WASHINGTON (CNN) -- Contractors on the problem-plagued website for President Barack Obama's signature health care reforms blamed the government and each other, but not themselves, at the first Congressional hearing on the troubled online enrollment system.
Angry exchanges between Republicans who oppose Obamacare and Democrats defending it erupted repeatedly, while officials of companies hired to create the HealthCare.gov website insisted their work went fine even though the software buckled when the system went online on October 1.
Complaints about logging in, lengthy delays, incorrect information relayed to insurance companies and other problems fueled continued GOP attacks on the 2010 Affordable Care Act that was upheld by the Supreme Court last year.
Rep. Fred Upton of Michigan, the chairman of the House Energy and Commerce Committee, called the rollout of the website "nothing short of a disaster," noting that contractors at the hearing previously "looked us in the eye and assured us repeatedly that everything was on track, except that it wasn't."
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Democrats, however, accused Republicans of continuing a campaign to sabotage the health care reforms instead of working to fix problems in the system intended to help millions of uninsured Americans obtain affordable health coverage.
They noted that media headlines in 2006 blared similar descriptions of rollout problems with the Medicare Part D prescription drug reforms of the Bush administration, but that Democrats then worked with Republicans to resolve the issues instead of trying to scrap the legislation.
"The Republicans don't have clean hands coming here. Their effort is not to make things better," said Democratic Rep. Frank Pallone of New Jersey. "Let the goal here be to fix it, not nix it."
In the first detailed account of what happened, officials of four contractors involved in the website creation described a convoluted system of multiple companies operating separately under the oversight of the federal Centers for Medicaid and Medicare Services, a part of the Department of Health and Human Services.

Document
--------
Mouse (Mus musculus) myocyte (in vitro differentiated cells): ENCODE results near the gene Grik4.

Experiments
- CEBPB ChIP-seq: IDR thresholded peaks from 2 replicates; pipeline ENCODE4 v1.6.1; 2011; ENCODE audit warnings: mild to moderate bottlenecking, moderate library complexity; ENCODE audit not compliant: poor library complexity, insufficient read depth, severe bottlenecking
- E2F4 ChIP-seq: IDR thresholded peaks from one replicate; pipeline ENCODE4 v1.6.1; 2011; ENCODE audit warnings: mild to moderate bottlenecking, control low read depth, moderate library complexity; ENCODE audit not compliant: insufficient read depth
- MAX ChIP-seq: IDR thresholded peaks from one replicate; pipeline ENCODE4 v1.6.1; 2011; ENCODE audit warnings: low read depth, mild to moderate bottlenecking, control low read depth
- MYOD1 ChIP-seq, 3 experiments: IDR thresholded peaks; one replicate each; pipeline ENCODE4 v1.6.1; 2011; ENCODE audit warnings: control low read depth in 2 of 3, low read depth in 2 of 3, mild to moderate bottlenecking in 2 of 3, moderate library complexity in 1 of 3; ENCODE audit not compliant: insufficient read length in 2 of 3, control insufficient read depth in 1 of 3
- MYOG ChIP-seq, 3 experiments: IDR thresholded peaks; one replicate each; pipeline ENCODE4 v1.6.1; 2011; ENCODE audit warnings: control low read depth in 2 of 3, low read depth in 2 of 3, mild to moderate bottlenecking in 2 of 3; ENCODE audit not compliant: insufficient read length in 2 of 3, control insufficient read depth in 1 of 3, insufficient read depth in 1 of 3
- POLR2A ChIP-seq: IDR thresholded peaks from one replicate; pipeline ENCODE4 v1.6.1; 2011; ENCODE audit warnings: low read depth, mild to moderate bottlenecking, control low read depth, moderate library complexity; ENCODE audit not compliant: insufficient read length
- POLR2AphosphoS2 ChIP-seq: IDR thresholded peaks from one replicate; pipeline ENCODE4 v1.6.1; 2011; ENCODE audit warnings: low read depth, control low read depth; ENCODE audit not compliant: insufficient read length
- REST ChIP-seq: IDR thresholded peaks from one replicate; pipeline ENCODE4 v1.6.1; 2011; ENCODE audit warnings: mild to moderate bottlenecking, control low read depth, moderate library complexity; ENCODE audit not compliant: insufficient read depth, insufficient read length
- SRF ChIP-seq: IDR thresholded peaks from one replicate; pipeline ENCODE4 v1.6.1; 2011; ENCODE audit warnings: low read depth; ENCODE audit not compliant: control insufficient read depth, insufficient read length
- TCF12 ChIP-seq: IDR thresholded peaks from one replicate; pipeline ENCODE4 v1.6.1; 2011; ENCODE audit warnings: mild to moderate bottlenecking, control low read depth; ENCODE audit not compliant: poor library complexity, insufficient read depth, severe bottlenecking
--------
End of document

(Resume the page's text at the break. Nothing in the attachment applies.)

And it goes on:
Each said their individual components generally performed as planned after internal testing, but all conceded that CMS failed to conduct sufficient "end-to-end" testing of the entire system before the launch.
Unexpected volume at the start overwhelmed the entry portal, noted Andrew Slavitt of Optum, the company that handled the "enterprise identity management" or EIDM tool blamed for the initial blockages.
Slavitt, however, blamed the government, saying that "it appears that one of the reasons for the high concurrent volume at the registration system was a late decision requiring consumers to register for an account before they could browse for insurance products."
"This may have driven higher simultaneous usage of the registration system that wouldn't have otherwise occurred if consumers could 'window shop' anonymously," Slavitt said.
Slavitt said the EIDM tool was fixed a week after the launch and now could process the high volumes with low to zero error rates.
Another contractor, Cheryl Campbell of CGI Federal, said there should have been more end-to-end testing but added that plenty of time remained to fix the problems.